You’re a native New Yorker

A blog re-run. For New Yawk. For the seventies. For summ-uh.


It was hotter than hell on July 13th, 1977. It had been hotter than hell all day, and the evening dusk brought no relief. But this was how summer worked in New York City. I was about to turn seven, and I already knew this.

I was alone in my parents’ bedroom, watching the black-and-white television set they kept on their dresser. My parents had recently purchased an air-conditioning unit for their bedroom window, which was a luxury item for their meager bank account, and a fairly modern convenience for most New Yorkers.

My earliest memories of summer sleep were becoming obsolete in the face of air-conditioning. July lullabies of adult midnight chatter and laughter from cool brick stoops had morphed into the soulless hum of air-conditioning units, rendering my  Each summer saw more grey metal rectangles — emblazoned with the word “FEDDERS” — appearing in oddly patterned intervals from apartment houses and two-family homes. Condensation dripped on my head in the street wherever I walked, or stained my Nike fabric sneakers when I rode in the front seat of my father’s beat-up Toyota Celica. That same year, I often stood in front of my grandparents’ window unit in their Queen dining room, which wheezed at full blast in a herculean effort to cool the entire first floor of their home. I’d stand like I was crucified, arms extended and eyes closed, until someone would yell that I’d catch my death of cold or pneumonia, or get a stiff neck, something. Get away from it. Get away from that thing. It’s too much on you.

We could only afford one air-conditioner in our apartment — the one teetering on wood slats from my parents’ bedroom windowsill. I only had the pleasure of a box fan in my bedroom — which dutifully whirred and hummed, but was no match for New York summers. The fan often served as evening entertainment for me, as I breathed “ahhhhhhhh” through the turning fan blades, and delighted at the changes the air pattern made in the sound of my own voice.

On July 13th, 1977, I was watching my parents’ black-and-white TV set from the comfort of my twin mattress, which had been placed on the floor at the foot of my parents’ bed, and that this was definitely a special occasion. It had to be. I was only allowed to sleep in my parents’ bedroom a handful of times, only because it was above ninety degrees by 11 pm, and because my mother had pleaded with my father out of concern for my health. (I should be 5’6″, but the dehydration stunted my growth.) I was heartbroken at the sound of their bedroom door closing on other nights in the summer, while I thrashed and sweated underneath a scratchy poly/cotton Raggedy Ann & Andy bedsheet. If I sound bitter, it’s because I am. Two years later, my father would redeem himself by custom-installing a window unit in my bedroom. He actually had to hire a mason to cut through my bedroom wall and the exterior brick facade to install it, since the narrow casement windows of our sweet Tudor house couldn’t accommodate such a modern device. All was forgiven. Thanks, Daddy.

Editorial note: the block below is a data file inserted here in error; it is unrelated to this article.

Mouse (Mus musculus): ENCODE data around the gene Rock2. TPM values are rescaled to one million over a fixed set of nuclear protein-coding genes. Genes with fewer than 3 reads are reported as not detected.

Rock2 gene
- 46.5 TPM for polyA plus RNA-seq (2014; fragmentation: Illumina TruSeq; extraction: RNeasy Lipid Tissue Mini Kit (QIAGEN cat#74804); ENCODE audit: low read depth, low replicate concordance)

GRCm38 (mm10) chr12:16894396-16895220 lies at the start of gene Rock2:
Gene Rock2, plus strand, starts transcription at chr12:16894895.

But in 1977, I sweated all night. And all freakin’ summer.

I know I was by myself that night, because I was watching “Eight Is Enough.” My father hated “Eight Is Enough,” and I wouldn’t have been allowed to watch it if he was with me. For some reason, that night I was given a cool, comfortable pardon, and left with the black-and-white TV all for my own viewing.

I remember next that the lights went out in the bedroom, and I stared at the TV tube while it did that “boo-whoop” thing it used to do, and that white light on the screen got smaller and smaller until it disappeared. But it didn’t boo-whoop like it usually did. It was quick and fast and gone, almost before I had even realized what was happening.